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  • According to recent study, earth is at the risk of entering an irreversible hothouse condition – where the global temperatures will rise by four to five degrees even if targets under 2015 Paris climate deal are met.
  • Hothouse Earth climate will in long-term stabilise at global average of 4-5 degrees Celsius higher than pre-industrial temperatures with sea level 10-60 metres higher than today.


Key Highlights of Study

  • Currently, global average temperatures are just over 1 degree Celsius above pre-industrial and rising at 0.17 degree Celsius per decade.
  • Keeping global warming to within 1.5-2 degrees Celsius as agreed in 2015 Paris climate agreement by around 200 countries may be more difficult than previously assessed.
  • Human-induced global warming of two degrees Celsius may trigger other Earth system processes often called feedbacks that can drive further warming even if greenhouse gases emissions are stopped.
  • Avoiding this scenario will require redirection of human actions from exploitation to stewardship of Earth system.
  • The study consider ten natural feedback processes, some of which are tipping elements that lead to abrupt change if critical threshold is crossed.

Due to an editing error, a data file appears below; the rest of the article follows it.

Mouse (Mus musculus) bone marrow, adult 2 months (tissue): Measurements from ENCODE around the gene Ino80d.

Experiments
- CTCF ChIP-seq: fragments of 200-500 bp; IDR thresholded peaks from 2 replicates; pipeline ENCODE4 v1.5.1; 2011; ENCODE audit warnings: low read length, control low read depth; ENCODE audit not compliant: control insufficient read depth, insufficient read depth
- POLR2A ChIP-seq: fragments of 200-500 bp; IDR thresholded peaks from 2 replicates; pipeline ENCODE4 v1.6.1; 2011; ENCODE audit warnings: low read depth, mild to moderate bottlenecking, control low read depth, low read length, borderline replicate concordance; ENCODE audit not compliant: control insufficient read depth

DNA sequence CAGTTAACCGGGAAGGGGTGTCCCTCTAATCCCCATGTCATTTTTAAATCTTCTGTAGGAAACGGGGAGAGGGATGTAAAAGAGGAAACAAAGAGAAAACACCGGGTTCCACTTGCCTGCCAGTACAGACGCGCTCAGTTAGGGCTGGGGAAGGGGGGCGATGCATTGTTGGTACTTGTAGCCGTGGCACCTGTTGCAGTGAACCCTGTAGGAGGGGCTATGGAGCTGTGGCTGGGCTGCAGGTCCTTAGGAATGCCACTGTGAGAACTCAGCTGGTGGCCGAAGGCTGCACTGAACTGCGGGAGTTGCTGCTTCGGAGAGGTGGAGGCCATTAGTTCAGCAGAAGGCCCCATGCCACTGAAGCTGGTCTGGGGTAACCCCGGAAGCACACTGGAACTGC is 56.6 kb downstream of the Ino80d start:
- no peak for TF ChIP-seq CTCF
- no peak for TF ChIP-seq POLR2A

• These feedbacks can turn from being friend that stores carbon to foe that emits it uncontrollably in warmer world.
  • These feedbacks include
    • Permafrost thaw,
    • Weakening land and ocean carbon sinks,
    • Loss of methane hydrates from ocean floor,
    • Increasing bacterial respiration in oceans,
    • Boreal forest dieback,
    • Amazon rainforest dieback,
    • Reduction of northern hemisphere snow cover,
    • Loss of Arctic summer sea ice and reduction of Antarctic sea ice and polar ice sheets.
  • These feedbacks tipping elements can potentially act like row of dominoes. Once one is pushed over, it pushes Earth towards another.

Climate Change : Impact on India

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  • According to United Nations report titled ‘Economic Losses, Poverty and Disasters 1998-2017’, India has suffered whopping $79.5 billion economic loss due to climate-related disasters in last 20 years.


What would be the impact of climate change on India?

Major impacts on India would be:

  1. Impact in coastal areas:
    • Nearly 40 million Indians will be at risk from rising sea levels by 2050, with people in Mumbai and Kolkata having the maximum exposure tocoastal flooding in future due to rapid urbanisation and economic growth, according to a UN environment report.
    • On coastal areashighly exposed to cyclones and typhoons, the poor tend to be more exposed to natural disasters because they live on land open to hazards.